Who cares about civil liberties?

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This week President Bush will sign the Military Commissions Act of 2006, as the detainee bill is officially called, into law. And yet, despite its significance, politically the legislation seems barely to have registered. ‘‘I haven’t seen the slightest evidence that it’s had the slightest impact on any race in America,’’ says Charlie Cook, publisher of The Cook Political Report and a widely respected political analyst. ‘‘I don’t think it’s cutting for or against either party in the slightest degree.’’

But history shows that civil liberties haven’t always inspired profound political indifference—do they have to today?

Throughout American history, those in power have shown that they are willing to make serious compromises on civil liberties when they feel national security is at stake. From the Alien and Sedition Acts signed by John Adams, to Abraham Lincoln’s suspension of habeas corpus during the Civil War, to the Red Scare following World War I, to the internment of Japanese-Americans during World War II, and Cold War McCarthyism, the right to free speech and a fair trial have been anything but sacred.
‘‘The historical pattern is extremely clear, it does not require some microscopic assessment,’’ argues the historian Joseph Ellis, a professor at Mount Holyoke College. ‘‘And if you look up any of those incidents in a standard college history textbook they will all be described as embarrassments, as regretted moments.’’
It’s also true, however, that the popular reaction to these incidents has been far from uniform.
For example, the Alien and Sedition Acts of 1798, passed by the ruling Federalist Party in the face of the looming threat of war with Napoleon’s France, were enormously unpopular at the time, and historians generally agree that they were a significant political blunder. The laws helped propel Thomas Jefferson, leader of the opposition Republican Party, to the presidency in 1800, and John Adams would later claim that signing them was the biggest mistake of his life.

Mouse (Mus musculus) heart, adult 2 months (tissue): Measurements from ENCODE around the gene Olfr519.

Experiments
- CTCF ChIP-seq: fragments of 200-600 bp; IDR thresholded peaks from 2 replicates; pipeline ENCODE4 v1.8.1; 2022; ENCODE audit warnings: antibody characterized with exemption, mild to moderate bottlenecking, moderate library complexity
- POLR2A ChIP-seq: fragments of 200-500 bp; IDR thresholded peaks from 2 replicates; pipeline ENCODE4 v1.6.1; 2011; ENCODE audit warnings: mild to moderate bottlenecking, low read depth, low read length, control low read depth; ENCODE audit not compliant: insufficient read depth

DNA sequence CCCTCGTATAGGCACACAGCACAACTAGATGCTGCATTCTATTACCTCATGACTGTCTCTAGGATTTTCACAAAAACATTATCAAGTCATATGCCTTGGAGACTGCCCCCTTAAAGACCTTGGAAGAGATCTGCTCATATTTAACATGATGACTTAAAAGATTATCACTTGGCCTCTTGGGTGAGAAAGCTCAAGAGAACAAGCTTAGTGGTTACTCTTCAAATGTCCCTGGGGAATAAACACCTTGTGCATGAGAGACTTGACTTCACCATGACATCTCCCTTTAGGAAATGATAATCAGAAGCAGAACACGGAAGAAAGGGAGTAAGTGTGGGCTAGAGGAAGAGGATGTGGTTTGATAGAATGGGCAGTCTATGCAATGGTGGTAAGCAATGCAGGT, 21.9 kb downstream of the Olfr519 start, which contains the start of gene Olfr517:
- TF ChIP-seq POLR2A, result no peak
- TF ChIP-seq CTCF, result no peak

Similarly, one of the greatest controversies of Abraham Lincoln’s presidency was his refusal to overturn the conviction of Clement Vallandigham, an antiwar Democrat who had been convicted by a military commission in Ohio of having declared sympathy for the Confederacy and making ‘‘disloyal sentiments and opinions.’’ Lincoln’s personal secretaries, John Nicolay and John Hay, wrote that no other act of Lincoln’s ‘‘was so strongly criticized’’ or created ‘‘so deep and so wide-spread’’ an outcry of opposition. Even Republican newspapers normally loyal to Lincoln chastised him for his disloyalty to the Constitution.

On the other hand, limits on civil liberties that have focused primarily on immigrants and noncitizens have tended to run into less opposition. In the Red Scare that followed on the heels of World War I, citizens were prosecuted for seditious activities, but the bulk of the arrests were of aliens, 3,000 of whom were deported on the orders of Attorney General A. Mitchell Palmer. As Geoffrey Stone, a University of Chicago law professor, writes in ‘‘Perilous Times,’’ his 2004 history of free speech in wartime, the so-called ‘‘Palmer Raids’’ were hugely popular.

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